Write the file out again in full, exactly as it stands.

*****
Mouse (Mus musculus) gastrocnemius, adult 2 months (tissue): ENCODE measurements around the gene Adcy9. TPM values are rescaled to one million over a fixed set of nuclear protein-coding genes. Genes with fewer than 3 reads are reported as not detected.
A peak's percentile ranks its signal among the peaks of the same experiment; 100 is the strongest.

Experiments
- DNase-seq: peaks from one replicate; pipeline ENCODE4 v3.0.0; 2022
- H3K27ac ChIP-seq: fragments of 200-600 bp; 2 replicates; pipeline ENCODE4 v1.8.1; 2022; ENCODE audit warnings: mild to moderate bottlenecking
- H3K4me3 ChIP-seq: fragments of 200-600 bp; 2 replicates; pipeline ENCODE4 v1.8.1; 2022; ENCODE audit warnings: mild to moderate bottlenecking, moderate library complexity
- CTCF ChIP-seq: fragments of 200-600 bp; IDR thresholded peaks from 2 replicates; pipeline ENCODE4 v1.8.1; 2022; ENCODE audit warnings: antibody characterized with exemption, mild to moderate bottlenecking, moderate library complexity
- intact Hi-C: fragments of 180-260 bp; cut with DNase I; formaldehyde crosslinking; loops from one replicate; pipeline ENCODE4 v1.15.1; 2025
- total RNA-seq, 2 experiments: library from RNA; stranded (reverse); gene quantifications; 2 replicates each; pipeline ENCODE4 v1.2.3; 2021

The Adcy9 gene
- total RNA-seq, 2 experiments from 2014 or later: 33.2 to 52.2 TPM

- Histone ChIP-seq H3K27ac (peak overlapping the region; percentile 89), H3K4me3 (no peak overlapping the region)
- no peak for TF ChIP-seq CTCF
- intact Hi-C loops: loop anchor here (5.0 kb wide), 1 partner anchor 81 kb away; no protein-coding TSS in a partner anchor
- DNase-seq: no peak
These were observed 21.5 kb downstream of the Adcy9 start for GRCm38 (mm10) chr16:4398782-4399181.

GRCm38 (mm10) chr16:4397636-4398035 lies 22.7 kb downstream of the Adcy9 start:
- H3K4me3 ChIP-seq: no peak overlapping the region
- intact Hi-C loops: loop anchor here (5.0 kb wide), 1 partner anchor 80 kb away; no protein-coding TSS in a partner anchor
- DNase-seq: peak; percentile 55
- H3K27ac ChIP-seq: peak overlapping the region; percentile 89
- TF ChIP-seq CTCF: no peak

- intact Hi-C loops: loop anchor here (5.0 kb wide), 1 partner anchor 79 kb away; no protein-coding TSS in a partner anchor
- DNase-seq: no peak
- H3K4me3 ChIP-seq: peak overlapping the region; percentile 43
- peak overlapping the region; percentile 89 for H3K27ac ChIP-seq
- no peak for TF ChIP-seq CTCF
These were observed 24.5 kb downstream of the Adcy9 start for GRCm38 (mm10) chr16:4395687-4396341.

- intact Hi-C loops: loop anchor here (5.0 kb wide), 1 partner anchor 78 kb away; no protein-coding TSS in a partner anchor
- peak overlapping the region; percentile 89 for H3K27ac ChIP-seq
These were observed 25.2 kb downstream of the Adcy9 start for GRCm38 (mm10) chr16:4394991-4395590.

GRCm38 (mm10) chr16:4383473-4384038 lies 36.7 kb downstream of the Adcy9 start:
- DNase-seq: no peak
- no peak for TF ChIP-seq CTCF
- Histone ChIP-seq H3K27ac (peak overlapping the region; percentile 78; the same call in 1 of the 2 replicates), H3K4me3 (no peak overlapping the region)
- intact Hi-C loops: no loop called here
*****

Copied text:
Mouse (Mus musculus) gastrocnemius, adult 2 months (tissue): ENCODE measurements around the gene Adcy9. TPM values are rescaled to one million over a fixed set of nuclear protein-coding genes. Genes with fewer than 3 reads are reported as not detected.
A peak's percentile ranks its signal among the peaks of the same experiment; 100 is the strongest.

Experiments
- DNase-seq: peaks from one replicate; pipeline ENCODE4 v3.0.0; 2022
- H3K27ac ChIP-seq: fragments of 200-600 bp; 2 replicates; pipeline ENCODE4 v1.8.1; 2022; ENCODE audit warnings: mild to moderate bottlenecking
- H3K4me3 ChIP-seq: fragments of 200-600 bp; 2 replicates; pipeline ENCODE4 v1.8.1; 2022; ENCODE audit warnings: mild to moderate bottlenecking, moderate library complexity
- CTCF ChIP-seq: fragments of 200-600 bp; IDR thresholded peaks from 2 replicates; pipeline ENCODE4 v1.8.1; 2022; ENCODE audit warnings: antibody characterized with exemption, mild to moderate bottlenecking, moderate library complexity
- intact Hi-C: fragments of 180-260 bp; cut with DNase I; formaldehyde crosslinking; loops from one replicate; pipeline ENCODE4 v1.15.1; 2025
- total RNA-seq, 2 experiments: library from RNA; stranded (reverse); gene quantifications; 2 replicates each; pipeline ENCODE4 v1.2.3; 2021

The Adcy9 gene
- total RNA-seq, 2 experiments from 2014 or later: 33.2 to 52.2 TPM

- Histone ChIP-seq H3K27ac (peak overlapping the region; percentile 89), H3K4me3 (no peak overlapping the region)
- no peak for TF ChIP-seq CTCF
- intact Hi-C loops: loop anchor here (5.0 kb wide), 1 partner anchor 81 kb away; no protein-coding TSS in a partner anchor
- DNase-seq: no peak
These were observed 21.5 kb downstream of the Adcy9 start for GRCm38 (mm10) chr16:4398782-4399181.

GRCm38 (mm10) chr16:4397636-4398035 lies 22.7 kb downstream of the Adcy9 start:
- H3K4me3 ChIP-seq: no peak overlapping the region
- intact Hi-C loops: loop anchor here (5.0 kb wide), 1 partner anchor 80 kb away; no protein-coding TSS in a partner anchor
- DNase-seq: peak; percentile 55
- H3K27ac ChIP-seq: peak overlapping the region; percentile 89
- TF ChIP-seq CTCF: no peak

- intact Hi-C loops: loop anchor here (5.0 kb wide), 1 partner anchor 79 kb away; no protein-coding TSS in a partner anchor
- DNase-seq: no peak
- H3K4me3 ChIP-seq: peak overlapping the region; percentile 43
- peak overlapping the region; percentile 89 for H3K27ac ChIP-seq
- no peak for TF ChIP-seq CTCF
These were observed 24.5 kb downstream of the Adcy9 start for GRCm38 (mm10) chr16:4395687-4396341.

- intact Hi-C loops: loop anchor here (5.0 kb wide), 1 partner anchor 78 kb away; no protein-coding TSS in a partner anchor
- peak overlapping the region; percentile 89 for H3K27ac ChIP-seq
These were observed 25.2 kb downstream of the Adcy9 start for GRCm38 (mm10) chr16:4394991-4395590.

GRCm38 (mm10) chr16:4383473-4384038 lies 36.7 kb downstream of the Adcy9 start:
- DNase-seq: no peak
- no peak for TF ChIP-seq CTCF
- Histone ChIP-seq H3K27ac (peak overlapping the region; percentile 78; the same call in 1 of the 2 replicates), H3K4me3 (no peak overlapping the region)
- intact Hi-C loops: no loop called here